Review: Columbus Symphony, cellist shine in works inspired by romance and reverence
By Jennifer Hambrick
…Columbus Symphony Music Director Rossen Milanov led the orchestra and cello soloist Joshua Roman in a second Columbus performance of Roman’s own Awakening, a romantic drama in the guise of a cello concerto, and in Anton Bruckner’s Symphony No. 7, the composer’s most ardent expression of respect for a revered master, Richard Wagner.
Over its five movements, Roman’s Awakening, which Roman performed in Columbus in 2016, portrays the life cycle of a romantic relationship – a beginning rich with possibility, a phase where things get weird, the break-up, healing and, eventually, a return to the world.
Roman, as cello soloist, was the protagonist of this drama, which began as the strings of the orchestra out of nowhere floated like a camera shot over a vast plain at the beginning of the first movement, “Momentum.”
The solo cello plucked its way into the shot against a backdrop of ravishing music in the orchestra – wistful, lyrical, lushly orchestrated, imbued with the sound and spirit of John Williams’ finest film scores and, at the same time, fresh with unexpected shapes and turns. Roman’s flawless cello lines were seemingly effortless expressions of a soul captivated by some great beauty.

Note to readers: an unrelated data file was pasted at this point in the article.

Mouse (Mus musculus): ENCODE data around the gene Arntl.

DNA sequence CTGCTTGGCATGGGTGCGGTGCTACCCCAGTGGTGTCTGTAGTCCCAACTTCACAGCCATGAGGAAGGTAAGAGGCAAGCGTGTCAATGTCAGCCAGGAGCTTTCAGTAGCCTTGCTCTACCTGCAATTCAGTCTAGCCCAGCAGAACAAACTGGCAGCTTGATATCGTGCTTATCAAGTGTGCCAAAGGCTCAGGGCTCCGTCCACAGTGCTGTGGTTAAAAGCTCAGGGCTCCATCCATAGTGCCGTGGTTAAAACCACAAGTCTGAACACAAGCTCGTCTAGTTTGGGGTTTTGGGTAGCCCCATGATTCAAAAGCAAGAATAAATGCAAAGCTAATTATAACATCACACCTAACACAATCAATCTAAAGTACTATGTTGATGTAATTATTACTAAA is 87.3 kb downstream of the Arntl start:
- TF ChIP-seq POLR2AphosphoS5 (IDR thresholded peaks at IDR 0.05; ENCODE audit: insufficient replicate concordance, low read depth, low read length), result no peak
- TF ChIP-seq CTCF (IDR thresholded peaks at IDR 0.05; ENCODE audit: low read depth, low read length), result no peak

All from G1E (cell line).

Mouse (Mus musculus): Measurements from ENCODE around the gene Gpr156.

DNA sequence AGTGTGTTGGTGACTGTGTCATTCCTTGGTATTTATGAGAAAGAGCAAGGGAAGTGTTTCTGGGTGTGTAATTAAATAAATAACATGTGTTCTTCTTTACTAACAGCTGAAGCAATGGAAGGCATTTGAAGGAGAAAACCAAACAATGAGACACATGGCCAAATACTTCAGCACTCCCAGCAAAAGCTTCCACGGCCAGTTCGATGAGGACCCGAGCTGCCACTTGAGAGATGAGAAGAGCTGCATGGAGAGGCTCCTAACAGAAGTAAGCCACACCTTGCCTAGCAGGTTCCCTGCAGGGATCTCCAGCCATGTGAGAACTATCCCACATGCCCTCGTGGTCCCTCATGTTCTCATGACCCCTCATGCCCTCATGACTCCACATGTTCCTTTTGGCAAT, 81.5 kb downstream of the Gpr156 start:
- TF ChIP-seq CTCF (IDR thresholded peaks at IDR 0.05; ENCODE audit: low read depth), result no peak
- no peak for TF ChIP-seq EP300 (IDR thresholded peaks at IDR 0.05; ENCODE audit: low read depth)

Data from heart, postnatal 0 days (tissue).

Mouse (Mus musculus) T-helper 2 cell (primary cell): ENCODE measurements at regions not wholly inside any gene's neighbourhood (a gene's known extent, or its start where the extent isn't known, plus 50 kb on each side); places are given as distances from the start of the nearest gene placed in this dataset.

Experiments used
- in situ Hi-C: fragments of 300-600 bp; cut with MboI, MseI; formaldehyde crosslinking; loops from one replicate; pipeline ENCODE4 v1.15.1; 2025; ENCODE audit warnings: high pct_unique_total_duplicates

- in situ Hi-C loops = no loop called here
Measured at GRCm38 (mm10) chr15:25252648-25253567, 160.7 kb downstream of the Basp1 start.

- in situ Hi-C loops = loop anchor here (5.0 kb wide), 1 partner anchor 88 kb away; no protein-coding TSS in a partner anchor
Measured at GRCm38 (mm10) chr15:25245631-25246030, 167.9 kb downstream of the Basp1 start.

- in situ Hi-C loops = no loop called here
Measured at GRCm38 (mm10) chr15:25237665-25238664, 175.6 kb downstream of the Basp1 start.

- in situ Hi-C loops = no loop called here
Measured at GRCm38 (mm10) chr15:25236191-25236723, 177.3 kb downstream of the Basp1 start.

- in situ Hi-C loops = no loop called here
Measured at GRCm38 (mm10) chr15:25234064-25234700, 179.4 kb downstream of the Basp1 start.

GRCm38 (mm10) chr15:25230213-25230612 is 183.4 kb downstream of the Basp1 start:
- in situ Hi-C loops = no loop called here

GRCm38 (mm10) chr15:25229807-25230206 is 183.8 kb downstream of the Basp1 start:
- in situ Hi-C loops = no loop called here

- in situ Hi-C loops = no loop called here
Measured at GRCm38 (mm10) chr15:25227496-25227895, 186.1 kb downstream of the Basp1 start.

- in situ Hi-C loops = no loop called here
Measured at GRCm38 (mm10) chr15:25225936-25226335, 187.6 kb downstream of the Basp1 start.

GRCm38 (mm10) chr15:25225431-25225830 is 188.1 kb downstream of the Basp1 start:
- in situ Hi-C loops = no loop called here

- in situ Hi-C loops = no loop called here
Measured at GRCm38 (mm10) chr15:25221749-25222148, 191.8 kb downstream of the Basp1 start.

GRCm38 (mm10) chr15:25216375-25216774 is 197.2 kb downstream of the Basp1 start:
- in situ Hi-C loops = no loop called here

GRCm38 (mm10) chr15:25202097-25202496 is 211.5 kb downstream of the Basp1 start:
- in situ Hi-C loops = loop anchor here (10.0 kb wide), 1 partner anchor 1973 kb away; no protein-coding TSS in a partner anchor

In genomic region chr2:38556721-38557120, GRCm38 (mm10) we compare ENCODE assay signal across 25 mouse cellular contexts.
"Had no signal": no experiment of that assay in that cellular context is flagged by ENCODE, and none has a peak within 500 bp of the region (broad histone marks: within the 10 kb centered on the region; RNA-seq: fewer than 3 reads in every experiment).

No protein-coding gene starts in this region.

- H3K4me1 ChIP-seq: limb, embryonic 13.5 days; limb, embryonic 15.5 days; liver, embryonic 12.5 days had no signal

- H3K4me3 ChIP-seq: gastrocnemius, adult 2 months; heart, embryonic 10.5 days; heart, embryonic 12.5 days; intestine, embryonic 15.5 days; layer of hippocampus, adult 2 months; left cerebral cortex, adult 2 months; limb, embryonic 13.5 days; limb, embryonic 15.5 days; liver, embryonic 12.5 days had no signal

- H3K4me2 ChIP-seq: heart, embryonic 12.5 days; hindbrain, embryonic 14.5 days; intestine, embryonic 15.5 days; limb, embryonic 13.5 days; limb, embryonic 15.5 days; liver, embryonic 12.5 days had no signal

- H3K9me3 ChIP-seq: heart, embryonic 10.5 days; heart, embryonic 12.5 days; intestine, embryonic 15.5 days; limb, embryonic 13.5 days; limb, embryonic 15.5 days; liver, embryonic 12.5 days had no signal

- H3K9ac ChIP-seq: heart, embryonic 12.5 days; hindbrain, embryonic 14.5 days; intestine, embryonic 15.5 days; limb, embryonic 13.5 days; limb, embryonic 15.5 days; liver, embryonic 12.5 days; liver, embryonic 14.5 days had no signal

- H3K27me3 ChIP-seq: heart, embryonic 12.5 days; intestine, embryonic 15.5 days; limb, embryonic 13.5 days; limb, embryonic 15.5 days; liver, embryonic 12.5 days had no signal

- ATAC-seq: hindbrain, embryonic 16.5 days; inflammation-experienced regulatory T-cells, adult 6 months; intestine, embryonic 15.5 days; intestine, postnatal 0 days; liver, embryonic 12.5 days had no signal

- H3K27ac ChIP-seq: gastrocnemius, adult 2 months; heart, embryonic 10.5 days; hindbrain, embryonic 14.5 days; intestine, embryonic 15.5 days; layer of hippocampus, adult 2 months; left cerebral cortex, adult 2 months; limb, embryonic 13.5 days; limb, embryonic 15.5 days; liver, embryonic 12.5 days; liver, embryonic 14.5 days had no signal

Roman’s playing was at its most lyrical in the second movement, “Possibility,” where he sang the soaring lines of his beautiful self-described love song. The brief turn into increasing dissonance was masterfully controlled and orchestrated, and masterfully performed by soloist and orchestra.
That dissonance gently foreshadowed the third movement, “It’s You, Not Me,” the abrasive violin solo at the beginning of which became the sand in the flesh of the protagonist’s oyster, sending the cello into anxious diatribes. The emotional tension in the imagined relationship registered also in the heartbeat of pounding drums, against which the solo cello seems to have no way to hold its own dynamically as the relationship unravels.
At the beginning of the fourth movement, “Clinging,” the cello is truly solo, mournfully alone and ruminating. Roman’s introspective tone was as intimate as an inner monologue. Gradually, the orchestra joined the cello, first as a backdrop of a few instruments, some marking each moment like chalk marks on the wall of a prison cell, some waiting on a single sustained pitch like confidantes ready to listen.
A gradual crescendo in the orchestra begins the finale, “Awakening, Incorporated.” These are the sounds of the world – people’s voices, the ever-present beat of time, the clang of the technology and chatter that ebbs and flows among all people. These sounds return to the warm, cinematic sound world of the first movement before the cello-protagonist, having grieved its loss, returns to take part in the world.
Roman’s bluesey entrance here was full of saucy flair. Moments of rock-inspired drumming conveyed the edge of wisdom newly found. Whistles, bravos and a standing ovation greeted Roman at the concerto’s emphatic end.